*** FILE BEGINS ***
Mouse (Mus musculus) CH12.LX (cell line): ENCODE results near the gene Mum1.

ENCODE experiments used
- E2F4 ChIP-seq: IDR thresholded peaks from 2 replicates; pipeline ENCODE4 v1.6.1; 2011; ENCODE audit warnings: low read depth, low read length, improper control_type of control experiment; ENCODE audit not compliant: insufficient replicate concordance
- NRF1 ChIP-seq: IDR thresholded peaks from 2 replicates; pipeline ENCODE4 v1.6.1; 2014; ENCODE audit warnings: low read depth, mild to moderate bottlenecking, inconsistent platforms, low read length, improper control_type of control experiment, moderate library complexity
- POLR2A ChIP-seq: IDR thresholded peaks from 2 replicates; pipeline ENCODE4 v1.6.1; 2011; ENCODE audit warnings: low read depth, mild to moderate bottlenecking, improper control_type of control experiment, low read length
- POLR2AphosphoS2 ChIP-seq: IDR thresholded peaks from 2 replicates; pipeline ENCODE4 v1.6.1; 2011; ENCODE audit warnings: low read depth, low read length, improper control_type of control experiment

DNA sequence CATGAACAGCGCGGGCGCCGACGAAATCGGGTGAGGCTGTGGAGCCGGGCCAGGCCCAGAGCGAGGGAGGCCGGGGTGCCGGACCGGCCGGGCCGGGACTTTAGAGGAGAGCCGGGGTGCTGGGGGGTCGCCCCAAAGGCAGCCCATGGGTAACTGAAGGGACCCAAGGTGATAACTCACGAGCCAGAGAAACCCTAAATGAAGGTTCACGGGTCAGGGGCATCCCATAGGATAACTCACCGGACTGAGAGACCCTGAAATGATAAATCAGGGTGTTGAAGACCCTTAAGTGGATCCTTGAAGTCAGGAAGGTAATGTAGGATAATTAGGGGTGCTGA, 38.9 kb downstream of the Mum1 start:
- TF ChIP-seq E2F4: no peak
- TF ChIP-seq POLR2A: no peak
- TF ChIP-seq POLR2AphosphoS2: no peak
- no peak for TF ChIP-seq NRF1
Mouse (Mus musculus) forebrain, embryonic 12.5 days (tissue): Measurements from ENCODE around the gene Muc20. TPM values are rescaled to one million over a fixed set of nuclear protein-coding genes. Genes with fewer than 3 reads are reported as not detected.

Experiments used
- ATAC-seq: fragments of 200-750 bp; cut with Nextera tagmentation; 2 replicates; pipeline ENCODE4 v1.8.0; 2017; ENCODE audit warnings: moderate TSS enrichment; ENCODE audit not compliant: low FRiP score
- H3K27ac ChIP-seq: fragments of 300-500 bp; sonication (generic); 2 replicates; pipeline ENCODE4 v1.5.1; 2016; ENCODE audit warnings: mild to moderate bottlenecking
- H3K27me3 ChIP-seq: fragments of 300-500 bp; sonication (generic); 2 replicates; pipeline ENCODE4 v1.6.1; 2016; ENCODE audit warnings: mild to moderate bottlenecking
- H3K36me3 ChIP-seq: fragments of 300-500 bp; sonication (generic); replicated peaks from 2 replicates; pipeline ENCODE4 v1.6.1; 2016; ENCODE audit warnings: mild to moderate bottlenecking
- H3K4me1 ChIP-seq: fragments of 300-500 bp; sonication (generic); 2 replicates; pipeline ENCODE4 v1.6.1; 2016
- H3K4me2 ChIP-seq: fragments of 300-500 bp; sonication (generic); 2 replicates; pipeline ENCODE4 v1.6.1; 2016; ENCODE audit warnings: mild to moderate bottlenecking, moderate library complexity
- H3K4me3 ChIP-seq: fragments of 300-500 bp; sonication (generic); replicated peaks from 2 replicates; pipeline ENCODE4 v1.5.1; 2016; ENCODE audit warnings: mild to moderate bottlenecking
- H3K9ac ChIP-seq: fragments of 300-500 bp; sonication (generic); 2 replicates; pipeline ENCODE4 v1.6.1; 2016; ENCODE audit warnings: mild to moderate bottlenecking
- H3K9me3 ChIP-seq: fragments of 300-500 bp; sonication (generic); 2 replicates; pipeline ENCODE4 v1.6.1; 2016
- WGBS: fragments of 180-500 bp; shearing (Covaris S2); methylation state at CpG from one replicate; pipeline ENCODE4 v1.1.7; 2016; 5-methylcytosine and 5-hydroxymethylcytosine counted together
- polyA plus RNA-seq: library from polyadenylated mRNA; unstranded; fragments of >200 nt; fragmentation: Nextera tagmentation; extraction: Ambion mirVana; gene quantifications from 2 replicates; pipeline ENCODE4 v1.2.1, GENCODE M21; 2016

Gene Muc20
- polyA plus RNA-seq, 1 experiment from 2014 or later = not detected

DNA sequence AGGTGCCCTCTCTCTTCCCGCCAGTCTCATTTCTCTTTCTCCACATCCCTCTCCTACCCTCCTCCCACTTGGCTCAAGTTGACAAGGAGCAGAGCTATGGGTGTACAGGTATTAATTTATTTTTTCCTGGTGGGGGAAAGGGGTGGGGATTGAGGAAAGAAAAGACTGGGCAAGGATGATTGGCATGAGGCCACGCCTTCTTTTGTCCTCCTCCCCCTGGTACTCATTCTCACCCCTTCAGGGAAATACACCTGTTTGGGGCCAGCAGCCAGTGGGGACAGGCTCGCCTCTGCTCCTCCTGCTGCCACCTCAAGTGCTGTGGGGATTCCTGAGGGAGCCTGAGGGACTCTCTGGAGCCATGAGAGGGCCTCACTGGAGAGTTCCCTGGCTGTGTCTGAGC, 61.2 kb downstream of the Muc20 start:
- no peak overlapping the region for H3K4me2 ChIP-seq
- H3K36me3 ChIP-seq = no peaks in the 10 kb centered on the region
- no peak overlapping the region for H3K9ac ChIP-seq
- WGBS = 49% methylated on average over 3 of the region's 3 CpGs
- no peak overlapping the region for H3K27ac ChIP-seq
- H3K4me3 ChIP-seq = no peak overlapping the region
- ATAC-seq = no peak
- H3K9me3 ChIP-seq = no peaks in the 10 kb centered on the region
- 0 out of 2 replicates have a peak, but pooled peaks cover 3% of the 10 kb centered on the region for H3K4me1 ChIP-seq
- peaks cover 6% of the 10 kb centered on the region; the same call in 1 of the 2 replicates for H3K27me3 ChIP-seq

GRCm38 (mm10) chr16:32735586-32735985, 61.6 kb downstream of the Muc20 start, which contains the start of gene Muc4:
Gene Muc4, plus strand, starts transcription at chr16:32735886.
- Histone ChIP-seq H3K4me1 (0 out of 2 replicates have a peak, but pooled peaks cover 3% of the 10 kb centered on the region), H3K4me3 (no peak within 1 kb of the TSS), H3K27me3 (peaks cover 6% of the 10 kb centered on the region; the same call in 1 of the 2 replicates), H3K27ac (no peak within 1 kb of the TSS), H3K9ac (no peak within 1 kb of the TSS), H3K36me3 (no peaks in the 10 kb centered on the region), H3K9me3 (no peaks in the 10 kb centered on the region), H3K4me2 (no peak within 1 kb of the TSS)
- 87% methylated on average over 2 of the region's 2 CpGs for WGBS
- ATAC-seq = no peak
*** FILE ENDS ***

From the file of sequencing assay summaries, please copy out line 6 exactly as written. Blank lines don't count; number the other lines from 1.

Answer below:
- POLR2AphosphoS2 ChIP-seq: IDR thresholded peaks from 2 replicates; pipeline ENCODE4 v1.6.1; 2011; ENCODE audit warnings: low read depth, low read length, improper control_type of control experiment